Sadly, in the case of Subaru's new turbo-diesel-powered Forester 2.0D, you can only get it with a six-speed manual gearbox. Interestingly, the manual petrol Foresters have one less cog. All of that aside, the Japanese brand's second "oiler" ( the first was the manual-only Outback) has a lot to like about it and it deserves to do better than the somewhat conservative 100 units a month Subaru Australia boss Nick Senior is predicting. There are two diesel models - the $35,990 2.0D and the $39,990 Premium version and of course like all Subaru models in this country, both are all-wheel drivers. The petrol-powered Forester is Australia's top selling compact SUV and its new diesel sibling will do nothing to diminish the car's local success.
The 2.0D is powered by a Euro-5-compliant horizontally opposed common-rail turbocharged "four" and it is good for 108kW of peak power at 3600rpm and 350Nm of torque that is on tap between 1800 and 2400rpm. Even at as relaxed 1600rpm is available. Subaru claims a combined fuel-consumption figure of 6.4litres/100km and a CO2-emissions figure of 168g/km. This compares with the petrol Forester's 8.4litres and 198g/km. To put the new Forester diesel's fuel figure into perspective, it's worth noting the figures of some of its "oiler" rivals.
The Nissan X-Trail and Hyundai's new ix35 deliver 7.5litres/100km, the Kia Sportage and Suzuki's Grand Vitara 7.1litres, the VW Tiguan 7.4litres and the Skoda Octavia Scout comes in at 6.5litres. With its 64-litre fuel tank, Forester diesel buyers can look forward to a cruising range of around 1,000km and the car can sprint to 100km/h in 10.4 seconds. In terms of its standard kit, even the entry-level 2.0D boasts an impressive list of safety and creature comfort features.
Speaking of safety, like all Subaru models, the new Forester comes with a five-star ANCAP safety rating. Other safety goodies include four-wheel disc brakes, ABS with electronic brake-force distribution, brake assist, hill-start assist, stability control, vehicle dynamics control, dual front, dual side and full-length front and rear curtain airbags, active head restraints, shock-absorbing clutch and brake pedals, side-intrusion bars, three-point seatbelts for all five passengers, pre-tensioners and load limiters for the front seatbelts and rear-door child safety locks.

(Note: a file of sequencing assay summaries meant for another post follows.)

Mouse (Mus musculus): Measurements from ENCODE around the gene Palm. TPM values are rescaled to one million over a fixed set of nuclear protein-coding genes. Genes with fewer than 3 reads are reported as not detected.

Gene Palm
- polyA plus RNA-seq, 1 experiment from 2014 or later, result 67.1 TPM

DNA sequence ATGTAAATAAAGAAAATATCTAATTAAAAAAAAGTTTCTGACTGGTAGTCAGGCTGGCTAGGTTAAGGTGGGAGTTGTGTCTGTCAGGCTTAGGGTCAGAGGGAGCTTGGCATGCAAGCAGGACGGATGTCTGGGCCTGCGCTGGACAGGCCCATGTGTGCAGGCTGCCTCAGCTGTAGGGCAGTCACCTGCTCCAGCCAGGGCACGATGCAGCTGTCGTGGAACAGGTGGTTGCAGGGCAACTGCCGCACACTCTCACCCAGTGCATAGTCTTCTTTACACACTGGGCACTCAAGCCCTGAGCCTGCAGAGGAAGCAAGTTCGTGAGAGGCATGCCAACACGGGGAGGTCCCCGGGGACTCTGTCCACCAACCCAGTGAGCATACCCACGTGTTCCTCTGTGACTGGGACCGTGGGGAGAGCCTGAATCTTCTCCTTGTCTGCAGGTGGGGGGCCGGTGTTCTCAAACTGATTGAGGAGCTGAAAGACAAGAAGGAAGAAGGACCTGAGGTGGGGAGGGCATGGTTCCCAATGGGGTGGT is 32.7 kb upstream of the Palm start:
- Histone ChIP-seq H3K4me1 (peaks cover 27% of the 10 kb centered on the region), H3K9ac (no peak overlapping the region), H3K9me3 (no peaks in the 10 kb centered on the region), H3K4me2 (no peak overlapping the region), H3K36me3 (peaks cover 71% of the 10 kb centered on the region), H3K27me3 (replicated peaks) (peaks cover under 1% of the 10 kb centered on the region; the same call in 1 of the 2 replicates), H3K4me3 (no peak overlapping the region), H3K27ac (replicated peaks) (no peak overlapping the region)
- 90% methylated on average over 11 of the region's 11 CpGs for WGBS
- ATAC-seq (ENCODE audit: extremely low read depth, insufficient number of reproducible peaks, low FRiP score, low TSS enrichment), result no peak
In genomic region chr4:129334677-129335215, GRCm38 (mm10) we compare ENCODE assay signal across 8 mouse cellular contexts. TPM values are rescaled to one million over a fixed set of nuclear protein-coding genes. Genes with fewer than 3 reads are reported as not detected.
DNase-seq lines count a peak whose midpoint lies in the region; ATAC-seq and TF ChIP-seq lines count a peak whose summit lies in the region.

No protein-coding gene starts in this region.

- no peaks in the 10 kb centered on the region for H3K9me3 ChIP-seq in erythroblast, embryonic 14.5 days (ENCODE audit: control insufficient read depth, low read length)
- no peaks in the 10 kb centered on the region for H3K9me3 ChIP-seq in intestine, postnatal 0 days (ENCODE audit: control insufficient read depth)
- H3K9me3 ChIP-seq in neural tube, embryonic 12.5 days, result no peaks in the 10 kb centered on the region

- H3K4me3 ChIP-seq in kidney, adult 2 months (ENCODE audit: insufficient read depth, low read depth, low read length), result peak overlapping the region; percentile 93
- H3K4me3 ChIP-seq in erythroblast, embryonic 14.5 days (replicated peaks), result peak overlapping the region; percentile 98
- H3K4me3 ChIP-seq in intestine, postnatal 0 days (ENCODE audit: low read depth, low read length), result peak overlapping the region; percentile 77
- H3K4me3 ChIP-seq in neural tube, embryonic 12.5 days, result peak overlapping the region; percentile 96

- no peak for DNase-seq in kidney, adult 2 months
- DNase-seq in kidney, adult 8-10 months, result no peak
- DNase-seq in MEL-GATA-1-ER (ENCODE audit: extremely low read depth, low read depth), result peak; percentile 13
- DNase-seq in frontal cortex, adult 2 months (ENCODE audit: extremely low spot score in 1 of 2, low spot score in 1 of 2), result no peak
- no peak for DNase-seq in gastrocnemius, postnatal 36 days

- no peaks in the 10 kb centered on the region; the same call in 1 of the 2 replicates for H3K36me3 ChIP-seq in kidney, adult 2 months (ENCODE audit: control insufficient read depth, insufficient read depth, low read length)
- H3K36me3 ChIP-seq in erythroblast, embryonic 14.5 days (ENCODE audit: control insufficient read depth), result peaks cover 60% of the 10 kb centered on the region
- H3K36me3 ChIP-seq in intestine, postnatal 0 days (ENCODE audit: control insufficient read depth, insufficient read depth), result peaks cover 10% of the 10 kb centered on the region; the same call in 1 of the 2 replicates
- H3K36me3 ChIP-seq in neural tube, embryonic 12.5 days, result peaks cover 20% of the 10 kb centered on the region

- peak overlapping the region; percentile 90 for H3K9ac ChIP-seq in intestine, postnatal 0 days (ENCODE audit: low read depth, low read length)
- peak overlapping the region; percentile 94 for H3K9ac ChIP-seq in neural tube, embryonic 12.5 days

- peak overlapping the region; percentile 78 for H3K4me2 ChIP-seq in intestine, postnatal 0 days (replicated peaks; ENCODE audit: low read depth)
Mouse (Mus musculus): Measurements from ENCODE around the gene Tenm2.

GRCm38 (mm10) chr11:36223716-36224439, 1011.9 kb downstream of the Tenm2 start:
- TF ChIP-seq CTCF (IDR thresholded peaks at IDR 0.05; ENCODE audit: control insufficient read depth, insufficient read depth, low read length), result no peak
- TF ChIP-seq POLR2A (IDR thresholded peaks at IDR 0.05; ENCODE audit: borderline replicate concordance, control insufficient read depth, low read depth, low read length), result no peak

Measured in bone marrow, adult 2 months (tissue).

Entertainment in the entry-level model is provided by a four-speaker AM/FM/CD audio system with MP3/WMA/iPod compatibility while the Premier version gets an AM/FM/six-stack CD unit with the same compatibility and a sub-woofer, seven speakers and tweeters in each door. Both versions come standard with steering wheel mounted audio controls and there is an AUX jack in the centre console. Both Foresters also come with front fog lights, self-leveling rear suspension, roof rails, remote central locking, cruise control, climate-control "air" with dust filters, height and reach adjustable steering, an immobiliser, microdot security marking, a multi-information dashboard display, a 60/40 split-fold rear seat and power windows and mirrors.
The Premium version adds things like five 17-inch alloy wheels (the entry level model has 16s), privacy glass, an eight-way adjustable power driver's seat, leather trim, a leather-wrapped steering wheel and gear-shifter, a sunroof, low-beam xenon headlights and seat-back pockets. Initial driving impressions gained on an extensive media-launch program confirm just how capable the Forester is - especially in its suspension set-up and the superb overall balance it exhibits under all road conditions.
The engine doesn't mind revving and it does its best work between 2500 and 3000rpm and while the cable-activated manual gearbox does its job well, it isn't one of the slickest shifters around. Like all Subaru offerings, the Forester diesel's build quality is excellent and the interior is stylish, well laid out and driver ergonomics are spot on.
In summary, the arrival of the turbo-diesel Forester will make it even harder for the compact SUV's rivals to match it in the sales stakes.